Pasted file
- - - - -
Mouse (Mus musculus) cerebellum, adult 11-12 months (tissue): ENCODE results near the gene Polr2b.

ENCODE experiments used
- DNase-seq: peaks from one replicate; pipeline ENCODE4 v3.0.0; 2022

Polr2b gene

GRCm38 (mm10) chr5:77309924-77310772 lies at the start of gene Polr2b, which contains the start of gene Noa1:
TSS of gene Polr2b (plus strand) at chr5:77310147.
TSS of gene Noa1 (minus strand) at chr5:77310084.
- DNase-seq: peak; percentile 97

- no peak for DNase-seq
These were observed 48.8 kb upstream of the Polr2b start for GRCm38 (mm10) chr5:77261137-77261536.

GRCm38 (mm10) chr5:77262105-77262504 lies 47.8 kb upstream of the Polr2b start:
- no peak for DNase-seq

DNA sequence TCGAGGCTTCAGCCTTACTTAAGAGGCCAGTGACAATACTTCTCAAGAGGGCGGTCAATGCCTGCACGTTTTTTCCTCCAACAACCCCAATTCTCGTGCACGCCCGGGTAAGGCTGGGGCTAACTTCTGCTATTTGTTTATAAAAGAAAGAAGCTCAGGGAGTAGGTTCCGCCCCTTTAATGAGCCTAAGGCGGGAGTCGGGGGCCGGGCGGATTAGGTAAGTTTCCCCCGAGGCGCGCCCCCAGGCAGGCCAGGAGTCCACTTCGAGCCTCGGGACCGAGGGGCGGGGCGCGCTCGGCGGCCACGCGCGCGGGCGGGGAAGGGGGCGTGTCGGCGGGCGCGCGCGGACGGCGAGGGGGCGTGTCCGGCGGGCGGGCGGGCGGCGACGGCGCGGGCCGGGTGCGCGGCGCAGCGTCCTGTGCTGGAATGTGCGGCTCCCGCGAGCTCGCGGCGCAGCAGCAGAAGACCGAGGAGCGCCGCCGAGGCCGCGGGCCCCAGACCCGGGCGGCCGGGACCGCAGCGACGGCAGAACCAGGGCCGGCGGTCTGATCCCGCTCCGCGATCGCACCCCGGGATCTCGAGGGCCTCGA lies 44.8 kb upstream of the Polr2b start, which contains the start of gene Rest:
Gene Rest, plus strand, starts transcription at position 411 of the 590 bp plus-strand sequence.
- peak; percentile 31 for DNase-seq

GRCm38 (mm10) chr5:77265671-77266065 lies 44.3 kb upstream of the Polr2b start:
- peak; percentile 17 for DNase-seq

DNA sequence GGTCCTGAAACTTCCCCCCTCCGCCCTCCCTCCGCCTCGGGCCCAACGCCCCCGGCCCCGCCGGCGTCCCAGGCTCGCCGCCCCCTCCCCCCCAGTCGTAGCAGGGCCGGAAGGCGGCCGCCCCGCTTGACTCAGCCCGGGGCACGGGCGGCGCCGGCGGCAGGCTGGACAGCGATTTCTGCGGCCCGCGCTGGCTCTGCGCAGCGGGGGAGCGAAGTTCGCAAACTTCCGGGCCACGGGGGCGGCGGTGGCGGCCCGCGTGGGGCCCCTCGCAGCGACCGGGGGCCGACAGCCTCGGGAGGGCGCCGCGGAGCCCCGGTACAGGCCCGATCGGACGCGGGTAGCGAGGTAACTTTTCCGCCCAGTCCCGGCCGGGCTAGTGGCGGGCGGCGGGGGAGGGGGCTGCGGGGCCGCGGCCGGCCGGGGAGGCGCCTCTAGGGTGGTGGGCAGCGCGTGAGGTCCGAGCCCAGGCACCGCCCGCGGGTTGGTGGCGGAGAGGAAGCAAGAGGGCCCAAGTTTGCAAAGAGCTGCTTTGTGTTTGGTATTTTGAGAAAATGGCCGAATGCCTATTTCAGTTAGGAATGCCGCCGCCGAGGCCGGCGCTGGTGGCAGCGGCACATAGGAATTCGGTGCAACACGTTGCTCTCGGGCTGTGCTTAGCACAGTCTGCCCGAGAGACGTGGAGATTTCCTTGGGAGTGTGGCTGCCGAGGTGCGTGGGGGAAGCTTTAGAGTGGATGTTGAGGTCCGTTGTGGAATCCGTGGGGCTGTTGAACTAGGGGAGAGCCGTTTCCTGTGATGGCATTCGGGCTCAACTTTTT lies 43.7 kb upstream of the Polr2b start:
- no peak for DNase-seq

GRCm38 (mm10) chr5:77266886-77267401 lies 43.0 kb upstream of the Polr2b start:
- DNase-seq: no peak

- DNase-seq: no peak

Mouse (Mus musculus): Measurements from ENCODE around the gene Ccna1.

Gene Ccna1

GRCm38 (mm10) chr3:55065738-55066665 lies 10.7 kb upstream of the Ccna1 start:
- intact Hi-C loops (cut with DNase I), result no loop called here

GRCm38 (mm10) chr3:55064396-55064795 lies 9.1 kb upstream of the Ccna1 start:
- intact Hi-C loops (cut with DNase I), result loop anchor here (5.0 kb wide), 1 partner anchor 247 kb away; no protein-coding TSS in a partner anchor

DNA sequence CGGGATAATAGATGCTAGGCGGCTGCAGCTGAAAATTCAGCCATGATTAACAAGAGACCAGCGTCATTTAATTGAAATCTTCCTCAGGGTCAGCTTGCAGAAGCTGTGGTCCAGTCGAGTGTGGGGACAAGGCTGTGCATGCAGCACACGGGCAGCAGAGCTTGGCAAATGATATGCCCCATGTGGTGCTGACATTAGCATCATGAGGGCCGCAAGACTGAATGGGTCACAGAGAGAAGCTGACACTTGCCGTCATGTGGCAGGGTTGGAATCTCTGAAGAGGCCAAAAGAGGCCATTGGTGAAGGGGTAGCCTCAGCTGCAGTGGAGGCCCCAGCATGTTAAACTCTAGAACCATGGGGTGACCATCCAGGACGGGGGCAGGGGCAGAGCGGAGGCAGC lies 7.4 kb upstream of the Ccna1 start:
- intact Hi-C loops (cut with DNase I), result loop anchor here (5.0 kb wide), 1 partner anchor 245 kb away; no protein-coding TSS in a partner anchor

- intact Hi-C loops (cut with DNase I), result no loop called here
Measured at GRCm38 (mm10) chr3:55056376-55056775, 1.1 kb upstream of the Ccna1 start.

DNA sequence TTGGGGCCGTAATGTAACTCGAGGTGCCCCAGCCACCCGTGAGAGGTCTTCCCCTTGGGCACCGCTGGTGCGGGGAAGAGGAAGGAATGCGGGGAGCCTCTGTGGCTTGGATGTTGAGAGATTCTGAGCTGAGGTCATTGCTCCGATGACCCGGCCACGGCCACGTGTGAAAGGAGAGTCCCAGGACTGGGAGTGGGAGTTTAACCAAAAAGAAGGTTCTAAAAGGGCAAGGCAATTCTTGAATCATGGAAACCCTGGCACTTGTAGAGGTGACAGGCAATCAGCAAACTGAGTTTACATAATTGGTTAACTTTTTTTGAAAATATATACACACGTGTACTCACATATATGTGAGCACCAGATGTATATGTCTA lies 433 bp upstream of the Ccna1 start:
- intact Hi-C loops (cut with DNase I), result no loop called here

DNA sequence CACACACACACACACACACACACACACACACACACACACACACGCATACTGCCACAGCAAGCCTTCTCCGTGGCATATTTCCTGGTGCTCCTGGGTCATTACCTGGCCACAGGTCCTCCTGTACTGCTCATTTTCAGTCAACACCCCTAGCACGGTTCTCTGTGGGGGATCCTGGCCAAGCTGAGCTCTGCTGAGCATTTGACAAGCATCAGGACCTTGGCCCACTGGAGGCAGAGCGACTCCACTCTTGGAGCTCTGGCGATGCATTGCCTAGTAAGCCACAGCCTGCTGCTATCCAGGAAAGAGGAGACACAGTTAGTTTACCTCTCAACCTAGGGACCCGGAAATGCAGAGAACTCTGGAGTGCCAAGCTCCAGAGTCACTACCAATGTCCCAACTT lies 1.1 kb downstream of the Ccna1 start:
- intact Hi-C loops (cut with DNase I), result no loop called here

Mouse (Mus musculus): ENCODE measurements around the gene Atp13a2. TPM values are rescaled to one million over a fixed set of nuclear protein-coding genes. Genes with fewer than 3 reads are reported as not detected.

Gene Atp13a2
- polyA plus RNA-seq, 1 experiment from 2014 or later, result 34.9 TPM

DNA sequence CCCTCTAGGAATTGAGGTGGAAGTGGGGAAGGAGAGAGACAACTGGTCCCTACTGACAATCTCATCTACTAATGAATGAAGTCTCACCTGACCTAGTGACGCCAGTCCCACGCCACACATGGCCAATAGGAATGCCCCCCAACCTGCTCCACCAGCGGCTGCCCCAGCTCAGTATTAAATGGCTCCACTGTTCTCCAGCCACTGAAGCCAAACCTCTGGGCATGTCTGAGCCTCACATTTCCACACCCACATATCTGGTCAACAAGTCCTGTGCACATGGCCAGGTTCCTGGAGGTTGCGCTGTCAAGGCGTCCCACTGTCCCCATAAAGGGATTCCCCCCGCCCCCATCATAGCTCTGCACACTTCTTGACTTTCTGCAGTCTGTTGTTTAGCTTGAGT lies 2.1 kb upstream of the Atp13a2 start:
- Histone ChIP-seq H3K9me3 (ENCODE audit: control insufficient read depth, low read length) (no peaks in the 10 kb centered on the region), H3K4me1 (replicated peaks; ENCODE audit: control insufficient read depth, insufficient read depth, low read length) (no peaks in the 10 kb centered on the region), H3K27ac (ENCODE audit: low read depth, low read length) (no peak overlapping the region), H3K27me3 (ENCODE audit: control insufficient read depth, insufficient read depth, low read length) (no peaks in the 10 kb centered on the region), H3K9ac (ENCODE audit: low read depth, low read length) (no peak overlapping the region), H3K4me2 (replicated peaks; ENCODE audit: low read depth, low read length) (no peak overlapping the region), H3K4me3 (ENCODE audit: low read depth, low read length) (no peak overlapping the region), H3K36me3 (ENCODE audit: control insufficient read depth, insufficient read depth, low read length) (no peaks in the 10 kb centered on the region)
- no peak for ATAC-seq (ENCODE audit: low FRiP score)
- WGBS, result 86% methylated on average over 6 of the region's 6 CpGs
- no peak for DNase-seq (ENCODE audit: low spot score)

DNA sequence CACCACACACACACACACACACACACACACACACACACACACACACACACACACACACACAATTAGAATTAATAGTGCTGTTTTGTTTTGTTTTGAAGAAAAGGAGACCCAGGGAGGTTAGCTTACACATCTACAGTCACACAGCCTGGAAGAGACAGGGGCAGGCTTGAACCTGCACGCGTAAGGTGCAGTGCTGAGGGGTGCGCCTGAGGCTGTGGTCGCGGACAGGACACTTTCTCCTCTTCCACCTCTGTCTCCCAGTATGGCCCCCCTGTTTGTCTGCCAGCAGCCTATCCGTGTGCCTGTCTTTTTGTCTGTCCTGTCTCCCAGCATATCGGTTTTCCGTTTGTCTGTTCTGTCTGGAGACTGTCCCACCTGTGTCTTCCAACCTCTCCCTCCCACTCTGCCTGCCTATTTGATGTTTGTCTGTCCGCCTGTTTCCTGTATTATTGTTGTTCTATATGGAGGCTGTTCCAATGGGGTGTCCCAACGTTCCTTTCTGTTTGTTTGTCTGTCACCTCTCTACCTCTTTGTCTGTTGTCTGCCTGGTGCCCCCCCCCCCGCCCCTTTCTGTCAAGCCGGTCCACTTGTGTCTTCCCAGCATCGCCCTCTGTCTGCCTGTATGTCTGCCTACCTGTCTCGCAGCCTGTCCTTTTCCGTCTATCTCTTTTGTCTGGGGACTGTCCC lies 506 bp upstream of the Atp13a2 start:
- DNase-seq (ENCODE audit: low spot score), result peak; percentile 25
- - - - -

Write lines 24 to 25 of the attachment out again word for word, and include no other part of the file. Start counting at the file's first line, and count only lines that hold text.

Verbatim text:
Gene Ccna1

GRCm38 (mm10) chr3:55065738-55066665 lies 10.7 kb upstream of the Ccna1 start: